A curious sort of exhibit on art patron and sculptor Gertrude Vanderbilt Whitney (1877-1942) has been installed in an alcove at the National Portrait Gallery.
But then she was a curious sort of person, possessor of more-than-ordinary talent and extraordinary amounts of money and clout by both blood and marriage. She gave us the Titanic Memorial, which we could probably do without, and the Whitney Museum of American Art, without which few of us would be willing to do.
She lived a fabulous life, in which money was neither an object nor necessarily the subject, yet there is the overwhelming suggestion of deep uncertainty in the person who appears in the photographs, letters and notebooks on display.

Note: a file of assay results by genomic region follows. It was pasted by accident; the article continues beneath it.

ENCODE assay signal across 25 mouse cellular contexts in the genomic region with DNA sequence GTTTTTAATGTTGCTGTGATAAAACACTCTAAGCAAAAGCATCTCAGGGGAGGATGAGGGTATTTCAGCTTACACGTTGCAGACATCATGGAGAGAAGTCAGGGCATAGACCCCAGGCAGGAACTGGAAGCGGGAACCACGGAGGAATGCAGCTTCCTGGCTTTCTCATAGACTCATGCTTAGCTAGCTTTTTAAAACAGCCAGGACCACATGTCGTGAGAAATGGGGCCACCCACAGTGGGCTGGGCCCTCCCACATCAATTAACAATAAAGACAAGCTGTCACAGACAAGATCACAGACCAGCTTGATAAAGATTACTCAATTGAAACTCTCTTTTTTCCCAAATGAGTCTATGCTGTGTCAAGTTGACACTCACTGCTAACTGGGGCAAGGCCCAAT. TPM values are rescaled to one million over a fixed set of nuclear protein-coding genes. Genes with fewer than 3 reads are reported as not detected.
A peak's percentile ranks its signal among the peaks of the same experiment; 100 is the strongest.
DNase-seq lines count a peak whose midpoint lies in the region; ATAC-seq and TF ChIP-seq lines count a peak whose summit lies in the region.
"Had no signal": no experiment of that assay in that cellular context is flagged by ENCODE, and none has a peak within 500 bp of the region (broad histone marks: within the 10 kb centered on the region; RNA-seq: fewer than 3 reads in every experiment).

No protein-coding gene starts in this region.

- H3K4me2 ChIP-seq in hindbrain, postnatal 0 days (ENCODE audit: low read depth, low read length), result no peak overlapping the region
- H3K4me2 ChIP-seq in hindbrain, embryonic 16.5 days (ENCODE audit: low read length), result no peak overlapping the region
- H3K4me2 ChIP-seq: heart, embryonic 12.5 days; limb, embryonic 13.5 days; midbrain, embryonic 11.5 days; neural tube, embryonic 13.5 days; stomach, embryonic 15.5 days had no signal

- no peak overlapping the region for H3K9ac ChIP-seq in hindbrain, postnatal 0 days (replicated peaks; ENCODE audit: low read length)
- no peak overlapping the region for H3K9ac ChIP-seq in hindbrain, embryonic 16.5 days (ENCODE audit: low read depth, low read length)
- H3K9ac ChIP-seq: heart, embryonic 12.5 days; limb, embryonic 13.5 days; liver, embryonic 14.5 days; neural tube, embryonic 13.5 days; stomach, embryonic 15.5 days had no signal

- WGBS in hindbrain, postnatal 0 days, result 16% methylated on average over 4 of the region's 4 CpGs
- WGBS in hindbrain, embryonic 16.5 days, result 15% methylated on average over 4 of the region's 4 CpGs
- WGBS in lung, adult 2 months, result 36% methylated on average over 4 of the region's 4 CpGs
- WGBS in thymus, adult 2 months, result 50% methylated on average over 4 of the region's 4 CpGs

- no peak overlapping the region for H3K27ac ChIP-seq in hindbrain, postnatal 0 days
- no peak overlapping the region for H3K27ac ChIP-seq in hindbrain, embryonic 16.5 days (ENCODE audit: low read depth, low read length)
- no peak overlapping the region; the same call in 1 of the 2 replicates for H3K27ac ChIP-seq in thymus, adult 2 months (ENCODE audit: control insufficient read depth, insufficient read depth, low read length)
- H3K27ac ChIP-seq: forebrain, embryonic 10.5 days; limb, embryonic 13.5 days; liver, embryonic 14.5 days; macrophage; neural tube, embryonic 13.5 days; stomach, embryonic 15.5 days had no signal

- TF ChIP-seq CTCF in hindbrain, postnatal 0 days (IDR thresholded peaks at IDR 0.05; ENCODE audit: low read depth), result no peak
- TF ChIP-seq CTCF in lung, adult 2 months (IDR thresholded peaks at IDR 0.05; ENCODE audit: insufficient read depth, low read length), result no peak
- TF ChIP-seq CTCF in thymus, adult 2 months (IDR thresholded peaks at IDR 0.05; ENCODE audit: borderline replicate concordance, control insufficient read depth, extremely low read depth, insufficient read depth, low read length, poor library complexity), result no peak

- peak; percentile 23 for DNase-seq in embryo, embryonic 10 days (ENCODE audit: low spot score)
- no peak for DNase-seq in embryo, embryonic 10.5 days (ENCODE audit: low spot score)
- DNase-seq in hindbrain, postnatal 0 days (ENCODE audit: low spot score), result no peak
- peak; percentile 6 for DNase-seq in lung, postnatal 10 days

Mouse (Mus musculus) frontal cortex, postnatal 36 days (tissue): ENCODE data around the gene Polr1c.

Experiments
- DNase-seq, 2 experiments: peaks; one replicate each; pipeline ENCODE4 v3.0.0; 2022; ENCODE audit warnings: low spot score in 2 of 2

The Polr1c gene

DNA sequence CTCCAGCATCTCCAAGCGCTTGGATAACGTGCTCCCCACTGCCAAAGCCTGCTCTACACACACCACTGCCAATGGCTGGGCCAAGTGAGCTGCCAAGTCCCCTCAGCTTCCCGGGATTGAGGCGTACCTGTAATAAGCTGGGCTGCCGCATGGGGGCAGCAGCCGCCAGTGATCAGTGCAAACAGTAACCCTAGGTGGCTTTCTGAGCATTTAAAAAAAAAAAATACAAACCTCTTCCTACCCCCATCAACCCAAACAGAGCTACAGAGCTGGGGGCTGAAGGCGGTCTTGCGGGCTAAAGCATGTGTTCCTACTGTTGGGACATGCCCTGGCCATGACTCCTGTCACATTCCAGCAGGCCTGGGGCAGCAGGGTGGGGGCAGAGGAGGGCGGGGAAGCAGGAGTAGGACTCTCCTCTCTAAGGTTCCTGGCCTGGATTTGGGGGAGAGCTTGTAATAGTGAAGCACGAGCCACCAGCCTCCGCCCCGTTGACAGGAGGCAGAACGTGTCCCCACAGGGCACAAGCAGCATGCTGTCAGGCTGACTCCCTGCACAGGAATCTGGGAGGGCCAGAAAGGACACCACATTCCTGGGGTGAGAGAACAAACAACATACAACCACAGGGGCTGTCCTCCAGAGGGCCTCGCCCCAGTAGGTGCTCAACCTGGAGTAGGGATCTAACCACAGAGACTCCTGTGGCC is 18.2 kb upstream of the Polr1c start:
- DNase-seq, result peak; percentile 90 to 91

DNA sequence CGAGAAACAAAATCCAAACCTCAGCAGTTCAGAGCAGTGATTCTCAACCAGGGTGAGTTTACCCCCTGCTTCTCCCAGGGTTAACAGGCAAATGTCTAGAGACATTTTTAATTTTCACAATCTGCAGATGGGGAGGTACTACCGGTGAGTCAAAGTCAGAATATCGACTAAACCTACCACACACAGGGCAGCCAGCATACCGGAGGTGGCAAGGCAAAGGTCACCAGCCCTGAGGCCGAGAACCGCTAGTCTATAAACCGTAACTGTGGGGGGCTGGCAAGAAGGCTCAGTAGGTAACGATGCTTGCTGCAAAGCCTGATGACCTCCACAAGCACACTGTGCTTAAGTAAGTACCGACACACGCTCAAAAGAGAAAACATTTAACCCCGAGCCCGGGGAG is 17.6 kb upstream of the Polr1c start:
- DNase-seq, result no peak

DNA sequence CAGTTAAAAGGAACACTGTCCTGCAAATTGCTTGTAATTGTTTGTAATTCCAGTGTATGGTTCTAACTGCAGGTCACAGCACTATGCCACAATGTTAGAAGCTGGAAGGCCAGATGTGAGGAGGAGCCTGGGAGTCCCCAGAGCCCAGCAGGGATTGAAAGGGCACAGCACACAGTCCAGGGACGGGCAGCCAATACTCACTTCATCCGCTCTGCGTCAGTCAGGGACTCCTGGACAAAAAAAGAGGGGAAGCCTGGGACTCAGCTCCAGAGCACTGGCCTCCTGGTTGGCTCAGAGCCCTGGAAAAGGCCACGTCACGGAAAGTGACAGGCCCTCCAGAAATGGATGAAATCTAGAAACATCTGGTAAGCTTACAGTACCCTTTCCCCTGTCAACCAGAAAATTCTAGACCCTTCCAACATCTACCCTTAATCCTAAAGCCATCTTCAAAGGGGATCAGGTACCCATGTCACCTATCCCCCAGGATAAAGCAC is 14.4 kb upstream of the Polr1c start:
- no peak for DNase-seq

Whitney's miniature bronze sculpture of her daughter is, well,nice; but the longer and more closely it is studied, the less one sees in it. It's guarded, uncommitted, almost perfunctory. Yet she plainly worked a hell of a long time on it.
The effect of some of the studio photographs on display is comic, yet clearly she meant her costumes and poses to be taken seriously. That she didn't destroy them is testimony that her artistic tastes and sensibilities were at best erratic. One suspects that all her life, people told her what they thought she wanted to hear, and she knew they were doing it, and hated it, yet had an insufficiently powerful inner voice to drown them out.